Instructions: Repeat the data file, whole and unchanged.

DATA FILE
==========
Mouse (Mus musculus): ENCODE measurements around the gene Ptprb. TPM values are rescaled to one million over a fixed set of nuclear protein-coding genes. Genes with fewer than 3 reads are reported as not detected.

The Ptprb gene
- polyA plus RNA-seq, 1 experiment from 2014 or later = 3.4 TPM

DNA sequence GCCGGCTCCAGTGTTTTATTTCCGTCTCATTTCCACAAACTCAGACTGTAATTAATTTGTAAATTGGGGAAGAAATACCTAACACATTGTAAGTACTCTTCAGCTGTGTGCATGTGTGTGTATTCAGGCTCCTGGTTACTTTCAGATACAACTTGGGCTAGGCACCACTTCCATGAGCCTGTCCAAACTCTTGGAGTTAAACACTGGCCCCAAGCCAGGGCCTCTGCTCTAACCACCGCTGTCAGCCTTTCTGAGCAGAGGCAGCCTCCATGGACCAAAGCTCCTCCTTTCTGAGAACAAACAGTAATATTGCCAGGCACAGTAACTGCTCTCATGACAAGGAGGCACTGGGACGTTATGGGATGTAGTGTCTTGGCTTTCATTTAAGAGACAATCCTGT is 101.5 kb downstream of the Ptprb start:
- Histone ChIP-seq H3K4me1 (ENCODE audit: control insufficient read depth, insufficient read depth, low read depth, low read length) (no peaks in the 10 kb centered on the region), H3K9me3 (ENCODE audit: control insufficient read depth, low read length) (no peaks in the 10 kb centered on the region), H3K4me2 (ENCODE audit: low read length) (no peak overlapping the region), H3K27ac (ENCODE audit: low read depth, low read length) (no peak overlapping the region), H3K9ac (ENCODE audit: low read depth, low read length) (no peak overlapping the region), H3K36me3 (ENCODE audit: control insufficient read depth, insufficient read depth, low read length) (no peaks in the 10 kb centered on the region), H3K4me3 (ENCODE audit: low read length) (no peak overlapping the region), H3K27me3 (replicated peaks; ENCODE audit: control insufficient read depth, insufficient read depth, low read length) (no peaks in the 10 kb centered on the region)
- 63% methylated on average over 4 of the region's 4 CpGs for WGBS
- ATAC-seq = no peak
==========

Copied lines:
Mouse (Mus musculus): ENCODE measurements around the gene Ptprb. TPM values are rescaled to one million over a fixed set of nuclear protein-coding genes. Genes with fewer than 3 reads are reported as not detected.

The Ptprb gene
- polyA plus RNA-seq, 1 experiment from 2014 or later = 3.4 TPM

DNA sequence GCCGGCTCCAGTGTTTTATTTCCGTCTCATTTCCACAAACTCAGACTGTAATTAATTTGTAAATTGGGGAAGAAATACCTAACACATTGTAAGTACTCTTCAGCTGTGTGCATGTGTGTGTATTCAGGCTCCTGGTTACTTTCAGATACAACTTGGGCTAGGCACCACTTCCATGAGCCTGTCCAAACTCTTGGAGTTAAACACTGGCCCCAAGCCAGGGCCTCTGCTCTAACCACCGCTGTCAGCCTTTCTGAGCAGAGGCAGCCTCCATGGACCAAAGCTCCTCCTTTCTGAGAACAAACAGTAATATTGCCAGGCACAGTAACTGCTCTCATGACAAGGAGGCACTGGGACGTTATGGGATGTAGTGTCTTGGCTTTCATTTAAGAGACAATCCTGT is 101.5 kb downstream of the Ptprb start:
- Histone ChIP-seq H3K4me1 (ENCODE audit: control insufficient read depth, insufficient read depth, low read depth, low read length) (no peaks in the 10 kb centered on the region), H3K9me3 (ENCODE audit: control insufficient read depth, low read length) (no peaks in the 10 kb centered on the region), H3K4me2 (ENCODE audit: low read length) (no peak overlapping the region), H3K27ac (ENCODE audit: low read depth, low read length) (no peak overlapping the region), H3K9ac (ENCODE audit: low read depth, low read length) (no peak overlapping the region), H3K36me3 (ENCODE audit: control insufficient read depth, insufficient read depth, low read length) (no peaks in the 10 kb centered on the region), H3K4me3 (ENCODE audit: low read length) (no peak overlapping the region), H3K27me3 (replicated peaks; ENCODE audit: control insufficient read depth, insufficient read depth, low read length) (no peaks in the 10 kb centered on the region)
- 63% methylated on average over 4 of the region's 4 CpGs for WGBS
- ATAC-seq = no peak